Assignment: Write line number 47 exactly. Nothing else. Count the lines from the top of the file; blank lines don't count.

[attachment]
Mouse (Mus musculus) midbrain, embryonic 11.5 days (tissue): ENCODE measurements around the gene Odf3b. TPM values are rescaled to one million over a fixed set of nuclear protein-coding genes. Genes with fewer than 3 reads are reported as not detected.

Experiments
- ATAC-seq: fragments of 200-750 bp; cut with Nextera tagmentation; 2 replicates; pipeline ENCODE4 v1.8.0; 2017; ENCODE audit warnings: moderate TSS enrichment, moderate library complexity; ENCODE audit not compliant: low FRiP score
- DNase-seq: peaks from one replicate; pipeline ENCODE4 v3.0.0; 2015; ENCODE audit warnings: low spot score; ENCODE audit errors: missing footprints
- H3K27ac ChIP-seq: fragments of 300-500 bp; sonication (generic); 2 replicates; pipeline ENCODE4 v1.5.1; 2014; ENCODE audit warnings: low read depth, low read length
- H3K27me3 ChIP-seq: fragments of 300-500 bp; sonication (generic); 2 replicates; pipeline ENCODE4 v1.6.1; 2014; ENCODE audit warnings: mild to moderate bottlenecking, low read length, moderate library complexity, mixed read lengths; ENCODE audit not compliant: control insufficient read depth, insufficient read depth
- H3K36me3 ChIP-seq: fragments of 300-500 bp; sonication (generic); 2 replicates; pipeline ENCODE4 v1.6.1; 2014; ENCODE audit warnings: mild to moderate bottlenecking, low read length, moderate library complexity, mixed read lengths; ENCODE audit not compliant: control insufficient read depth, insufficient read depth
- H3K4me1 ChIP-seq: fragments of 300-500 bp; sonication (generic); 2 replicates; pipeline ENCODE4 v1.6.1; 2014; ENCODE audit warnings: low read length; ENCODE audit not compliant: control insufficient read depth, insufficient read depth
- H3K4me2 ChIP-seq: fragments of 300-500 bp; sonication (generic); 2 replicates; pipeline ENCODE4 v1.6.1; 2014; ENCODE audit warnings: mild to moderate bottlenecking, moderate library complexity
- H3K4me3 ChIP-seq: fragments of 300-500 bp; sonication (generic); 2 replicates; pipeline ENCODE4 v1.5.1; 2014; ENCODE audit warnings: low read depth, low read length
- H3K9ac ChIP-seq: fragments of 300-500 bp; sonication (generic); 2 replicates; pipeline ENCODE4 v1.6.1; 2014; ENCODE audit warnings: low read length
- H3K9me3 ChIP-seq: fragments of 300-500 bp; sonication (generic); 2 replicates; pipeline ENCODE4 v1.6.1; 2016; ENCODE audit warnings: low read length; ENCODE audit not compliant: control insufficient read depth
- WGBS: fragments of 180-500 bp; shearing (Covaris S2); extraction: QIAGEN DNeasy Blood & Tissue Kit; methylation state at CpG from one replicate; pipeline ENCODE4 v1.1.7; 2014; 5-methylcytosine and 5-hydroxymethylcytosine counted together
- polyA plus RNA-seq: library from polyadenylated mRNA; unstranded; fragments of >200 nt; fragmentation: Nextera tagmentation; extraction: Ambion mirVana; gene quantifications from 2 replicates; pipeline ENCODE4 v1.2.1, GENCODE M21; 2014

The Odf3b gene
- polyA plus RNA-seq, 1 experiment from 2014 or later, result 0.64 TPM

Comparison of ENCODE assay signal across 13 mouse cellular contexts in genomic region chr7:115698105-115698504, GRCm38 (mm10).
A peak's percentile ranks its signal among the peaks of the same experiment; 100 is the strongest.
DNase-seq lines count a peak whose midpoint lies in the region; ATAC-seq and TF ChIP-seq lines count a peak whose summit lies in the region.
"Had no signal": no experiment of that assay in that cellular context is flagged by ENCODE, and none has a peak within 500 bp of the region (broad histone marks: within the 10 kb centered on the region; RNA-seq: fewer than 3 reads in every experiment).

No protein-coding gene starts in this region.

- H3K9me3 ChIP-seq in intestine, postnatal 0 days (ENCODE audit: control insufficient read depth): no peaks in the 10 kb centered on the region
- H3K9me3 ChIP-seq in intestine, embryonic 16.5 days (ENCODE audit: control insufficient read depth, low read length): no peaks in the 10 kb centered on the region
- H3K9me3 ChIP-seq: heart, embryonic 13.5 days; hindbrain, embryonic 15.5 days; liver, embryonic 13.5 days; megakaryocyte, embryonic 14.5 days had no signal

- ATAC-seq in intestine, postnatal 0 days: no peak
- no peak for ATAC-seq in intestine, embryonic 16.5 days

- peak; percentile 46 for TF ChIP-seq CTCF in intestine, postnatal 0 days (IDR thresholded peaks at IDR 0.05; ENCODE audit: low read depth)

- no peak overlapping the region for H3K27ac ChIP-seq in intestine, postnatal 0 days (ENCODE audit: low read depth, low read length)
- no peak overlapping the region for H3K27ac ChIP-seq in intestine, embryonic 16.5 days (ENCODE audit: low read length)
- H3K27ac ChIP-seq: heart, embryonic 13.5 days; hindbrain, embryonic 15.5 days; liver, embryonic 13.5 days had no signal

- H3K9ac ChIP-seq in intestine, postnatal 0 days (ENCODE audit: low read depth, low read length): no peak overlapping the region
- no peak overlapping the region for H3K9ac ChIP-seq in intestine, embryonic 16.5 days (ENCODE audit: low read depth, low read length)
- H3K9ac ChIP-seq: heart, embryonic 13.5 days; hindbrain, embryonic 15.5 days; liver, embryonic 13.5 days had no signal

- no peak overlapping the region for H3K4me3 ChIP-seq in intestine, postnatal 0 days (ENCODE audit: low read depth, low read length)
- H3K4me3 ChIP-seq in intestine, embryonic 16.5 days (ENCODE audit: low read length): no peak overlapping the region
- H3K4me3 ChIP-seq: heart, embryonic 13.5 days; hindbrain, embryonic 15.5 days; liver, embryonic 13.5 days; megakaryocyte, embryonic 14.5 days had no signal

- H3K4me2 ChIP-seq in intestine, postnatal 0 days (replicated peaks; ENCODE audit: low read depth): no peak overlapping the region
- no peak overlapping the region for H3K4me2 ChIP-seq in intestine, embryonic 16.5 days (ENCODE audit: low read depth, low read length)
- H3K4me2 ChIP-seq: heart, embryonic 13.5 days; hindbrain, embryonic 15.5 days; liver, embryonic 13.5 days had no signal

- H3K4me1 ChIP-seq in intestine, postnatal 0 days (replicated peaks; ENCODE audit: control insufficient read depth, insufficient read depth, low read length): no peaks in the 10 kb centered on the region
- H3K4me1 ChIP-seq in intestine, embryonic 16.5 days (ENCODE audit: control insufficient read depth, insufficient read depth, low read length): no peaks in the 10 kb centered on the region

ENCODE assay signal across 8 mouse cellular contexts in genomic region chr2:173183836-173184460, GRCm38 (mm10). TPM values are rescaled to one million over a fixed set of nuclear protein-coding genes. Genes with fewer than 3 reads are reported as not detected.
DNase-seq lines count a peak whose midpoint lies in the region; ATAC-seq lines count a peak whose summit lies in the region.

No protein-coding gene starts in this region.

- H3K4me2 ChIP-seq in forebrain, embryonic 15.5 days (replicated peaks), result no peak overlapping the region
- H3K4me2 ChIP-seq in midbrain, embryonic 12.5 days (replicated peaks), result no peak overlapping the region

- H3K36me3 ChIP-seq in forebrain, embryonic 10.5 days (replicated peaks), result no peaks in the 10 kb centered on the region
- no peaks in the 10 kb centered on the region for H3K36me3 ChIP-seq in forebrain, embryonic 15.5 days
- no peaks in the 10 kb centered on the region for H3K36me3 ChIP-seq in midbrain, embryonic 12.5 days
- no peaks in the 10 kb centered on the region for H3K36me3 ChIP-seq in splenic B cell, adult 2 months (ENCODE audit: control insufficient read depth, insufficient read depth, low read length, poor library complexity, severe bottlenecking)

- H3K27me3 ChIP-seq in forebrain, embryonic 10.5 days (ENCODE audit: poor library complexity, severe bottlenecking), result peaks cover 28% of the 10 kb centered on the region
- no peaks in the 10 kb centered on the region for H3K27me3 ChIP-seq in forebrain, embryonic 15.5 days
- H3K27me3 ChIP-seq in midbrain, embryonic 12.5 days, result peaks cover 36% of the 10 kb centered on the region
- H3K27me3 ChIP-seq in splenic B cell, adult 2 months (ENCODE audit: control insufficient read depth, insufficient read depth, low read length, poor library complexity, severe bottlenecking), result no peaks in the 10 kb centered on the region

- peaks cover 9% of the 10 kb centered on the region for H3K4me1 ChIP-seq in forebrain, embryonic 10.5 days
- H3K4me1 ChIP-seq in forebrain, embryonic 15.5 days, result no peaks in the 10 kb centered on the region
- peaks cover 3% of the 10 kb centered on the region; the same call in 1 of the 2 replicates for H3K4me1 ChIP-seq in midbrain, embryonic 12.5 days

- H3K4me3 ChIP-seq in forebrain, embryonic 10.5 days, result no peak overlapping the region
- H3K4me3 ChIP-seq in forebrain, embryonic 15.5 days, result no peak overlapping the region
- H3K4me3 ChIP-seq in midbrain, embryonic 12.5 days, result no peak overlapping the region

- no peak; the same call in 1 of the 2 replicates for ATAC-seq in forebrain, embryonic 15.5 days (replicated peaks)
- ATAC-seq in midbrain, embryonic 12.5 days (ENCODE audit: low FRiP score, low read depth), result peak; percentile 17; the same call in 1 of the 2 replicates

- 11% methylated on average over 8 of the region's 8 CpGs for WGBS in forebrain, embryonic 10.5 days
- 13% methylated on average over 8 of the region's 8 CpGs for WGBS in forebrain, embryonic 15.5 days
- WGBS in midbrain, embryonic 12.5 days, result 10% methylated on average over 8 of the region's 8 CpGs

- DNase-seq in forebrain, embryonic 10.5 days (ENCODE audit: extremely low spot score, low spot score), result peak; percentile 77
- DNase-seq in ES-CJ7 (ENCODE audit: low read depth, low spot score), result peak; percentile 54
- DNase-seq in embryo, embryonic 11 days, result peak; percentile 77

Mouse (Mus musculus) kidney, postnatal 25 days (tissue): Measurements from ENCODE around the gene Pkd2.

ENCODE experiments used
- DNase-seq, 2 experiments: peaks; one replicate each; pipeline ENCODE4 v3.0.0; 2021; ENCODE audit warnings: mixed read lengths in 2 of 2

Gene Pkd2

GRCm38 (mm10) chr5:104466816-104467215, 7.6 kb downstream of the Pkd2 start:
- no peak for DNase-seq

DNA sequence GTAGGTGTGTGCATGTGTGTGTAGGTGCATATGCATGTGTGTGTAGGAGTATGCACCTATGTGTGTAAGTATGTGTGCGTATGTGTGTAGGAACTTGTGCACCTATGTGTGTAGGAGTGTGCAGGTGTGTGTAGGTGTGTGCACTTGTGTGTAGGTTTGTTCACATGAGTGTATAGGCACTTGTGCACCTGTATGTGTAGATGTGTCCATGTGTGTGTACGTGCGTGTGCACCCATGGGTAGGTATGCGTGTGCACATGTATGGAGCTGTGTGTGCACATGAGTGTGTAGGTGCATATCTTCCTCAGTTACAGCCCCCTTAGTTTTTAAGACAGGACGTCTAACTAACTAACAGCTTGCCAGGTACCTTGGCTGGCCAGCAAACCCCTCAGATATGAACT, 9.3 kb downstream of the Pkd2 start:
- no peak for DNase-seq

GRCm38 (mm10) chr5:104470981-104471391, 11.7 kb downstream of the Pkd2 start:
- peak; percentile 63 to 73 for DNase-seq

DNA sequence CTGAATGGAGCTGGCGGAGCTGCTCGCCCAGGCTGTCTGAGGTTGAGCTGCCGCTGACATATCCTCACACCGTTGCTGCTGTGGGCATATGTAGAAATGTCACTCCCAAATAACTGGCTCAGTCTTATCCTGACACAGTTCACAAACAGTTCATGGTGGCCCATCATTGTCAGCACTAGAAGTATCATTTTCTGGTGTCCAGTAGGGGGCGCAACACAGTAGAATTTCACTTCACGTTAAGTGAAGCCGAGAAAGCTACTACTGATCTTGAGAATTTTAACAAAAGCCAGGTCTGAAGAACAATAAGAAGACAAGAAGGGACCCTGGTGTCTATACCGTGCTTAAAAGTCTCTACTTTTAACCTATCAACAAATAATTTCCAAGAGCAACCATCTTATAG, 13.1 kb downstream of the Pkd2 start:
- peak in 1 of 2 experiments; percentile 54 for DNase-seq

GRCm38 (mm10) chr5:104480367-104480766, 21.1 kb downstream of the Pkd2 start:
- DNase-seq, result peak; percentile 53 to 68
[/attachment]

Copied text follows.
- H3K36me3 ChIP-seq in forebrain, embryonic 10.5 days (replicated peaks), result no peaks in the 10 kb centered on the region